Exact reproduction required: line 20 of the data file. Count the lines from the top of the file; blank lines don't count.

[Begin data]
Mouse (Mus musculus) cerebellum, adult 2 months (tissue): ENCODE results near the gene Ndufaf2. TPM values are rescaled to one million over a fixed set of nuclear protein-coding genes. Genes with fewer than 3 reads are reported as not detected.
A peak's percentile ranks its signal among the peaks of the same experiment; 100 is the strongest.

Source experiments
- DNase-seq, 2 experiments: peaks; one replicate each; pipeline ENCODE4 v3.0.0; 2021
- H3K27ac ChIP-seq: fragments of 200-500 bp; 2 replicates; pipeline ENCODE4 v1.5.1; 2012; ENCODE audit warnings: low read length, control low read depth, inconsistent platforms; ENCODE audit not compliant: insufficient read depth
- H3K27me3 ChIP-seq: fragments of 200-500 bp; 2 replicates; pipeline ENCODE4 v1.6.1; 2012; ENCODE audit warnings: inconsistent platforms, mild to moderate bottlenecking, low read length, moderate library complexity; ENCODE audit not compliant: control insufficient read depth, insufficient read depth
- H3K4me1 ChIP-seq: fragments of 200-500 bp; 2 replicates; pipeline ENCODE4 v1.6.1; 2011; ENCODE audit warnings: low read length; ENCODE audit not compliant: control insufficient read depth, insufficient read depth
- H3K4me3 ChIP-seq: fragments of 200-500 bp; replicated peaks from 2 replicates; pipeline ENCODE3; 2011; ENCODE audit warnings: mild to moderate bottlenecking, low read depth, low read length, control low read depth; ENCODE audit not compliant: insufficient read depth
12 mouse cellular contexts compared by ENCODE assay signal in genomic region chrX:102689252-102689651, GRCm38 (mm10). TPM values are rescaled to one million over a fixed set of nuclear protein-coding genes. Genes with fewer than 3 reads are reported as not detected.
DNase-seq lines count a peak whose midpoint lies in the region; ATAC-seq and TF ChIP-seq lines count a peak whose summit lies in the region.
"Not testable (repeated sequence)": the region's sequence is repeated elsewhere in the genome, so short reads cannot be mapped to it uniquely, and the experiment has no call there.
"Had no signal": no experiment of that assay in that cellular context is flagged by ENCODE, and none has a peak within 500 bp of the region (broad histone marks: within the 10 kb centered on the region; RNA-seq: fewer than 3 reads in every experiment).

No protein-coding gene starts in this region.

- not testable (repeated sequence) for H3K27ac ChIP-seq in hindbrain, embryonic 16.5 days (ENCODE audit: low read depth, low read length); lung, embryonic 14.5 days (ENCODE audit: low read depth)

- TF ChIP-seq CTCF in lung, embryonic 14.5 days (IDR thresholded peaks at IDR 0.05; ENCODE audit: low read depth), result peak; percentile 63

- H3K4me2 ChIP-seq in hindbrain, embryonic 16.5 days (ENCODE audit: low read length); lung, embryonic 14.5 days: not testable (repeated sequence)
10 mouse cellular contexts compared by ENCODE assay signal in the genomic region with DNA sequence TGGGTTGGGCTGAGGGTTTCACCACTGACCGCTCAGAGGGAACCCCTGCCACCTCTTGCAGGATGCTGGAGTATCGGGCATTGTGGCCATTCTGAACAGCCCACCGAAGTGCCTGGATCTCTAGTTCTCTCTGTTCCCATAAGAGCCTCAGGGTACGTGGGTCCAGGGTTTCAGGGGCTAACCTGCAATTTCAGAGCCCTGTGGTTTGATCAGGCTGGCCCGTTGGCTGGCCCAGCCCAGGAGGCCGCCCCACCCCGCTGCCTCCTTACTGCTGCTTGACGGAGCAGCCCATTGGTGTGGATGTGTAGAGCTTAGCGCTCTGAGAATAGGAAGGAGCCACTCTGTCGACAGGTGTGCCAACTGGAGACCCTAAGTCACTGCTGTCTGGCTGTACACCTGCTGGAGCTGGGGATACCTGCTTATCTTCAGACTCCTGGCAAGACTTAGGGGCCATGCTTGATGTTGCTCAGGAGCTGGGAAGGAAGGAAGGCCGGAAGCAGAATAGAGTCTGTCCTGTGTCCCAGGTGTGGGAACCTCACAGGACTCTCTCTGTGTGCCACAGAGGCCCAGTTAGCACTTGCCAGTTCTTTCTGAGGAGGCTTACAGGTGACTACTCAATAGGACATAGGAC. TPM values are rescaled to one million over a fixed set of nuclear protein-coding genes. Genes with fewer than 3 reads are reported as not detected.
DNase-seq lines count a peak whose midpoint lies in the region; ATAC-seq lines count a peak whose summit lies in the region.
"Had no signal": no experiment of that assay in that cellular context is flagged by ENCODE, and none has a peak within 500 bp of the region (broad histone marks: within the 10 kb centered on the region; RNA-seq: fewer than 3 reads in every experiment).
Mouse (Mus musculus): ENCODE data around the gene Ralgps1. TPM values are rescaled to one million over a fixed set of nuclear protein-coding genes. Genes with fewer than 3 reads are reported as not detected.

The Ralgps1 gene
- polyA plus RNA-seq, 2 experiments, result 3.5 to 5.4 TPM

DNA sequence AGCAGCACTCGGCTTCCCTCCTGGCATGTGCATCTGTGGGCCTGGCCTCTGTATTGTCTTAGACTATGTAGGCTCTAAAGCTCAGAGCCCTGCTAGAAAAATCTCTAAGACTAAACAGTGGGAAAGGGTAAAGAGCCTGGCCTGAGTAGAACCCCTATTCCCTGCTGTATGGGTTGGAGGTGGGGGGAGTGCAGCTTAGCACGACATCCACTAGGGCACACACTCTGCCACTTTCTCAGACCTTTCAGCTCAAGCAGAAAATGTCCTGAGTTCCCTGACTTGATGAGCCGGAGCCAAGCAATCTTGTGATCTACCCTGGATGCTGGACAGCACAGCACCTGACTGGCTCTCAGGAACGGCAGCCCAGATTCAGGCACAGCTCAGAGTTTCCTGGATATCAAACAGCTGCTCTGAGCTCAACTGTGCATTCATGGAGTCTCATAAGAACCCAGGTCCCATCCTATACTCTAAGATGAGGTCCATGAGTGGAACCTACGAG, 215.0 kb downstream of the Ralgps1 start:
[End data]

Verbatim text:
Mouse (Mus musculus): ENCODE data around the gene Ralgps1. TPM values are rescaled to one million over a fixed set of nuclear protein-coding genes. Genes with fewer than 3 reads are reported as not detected.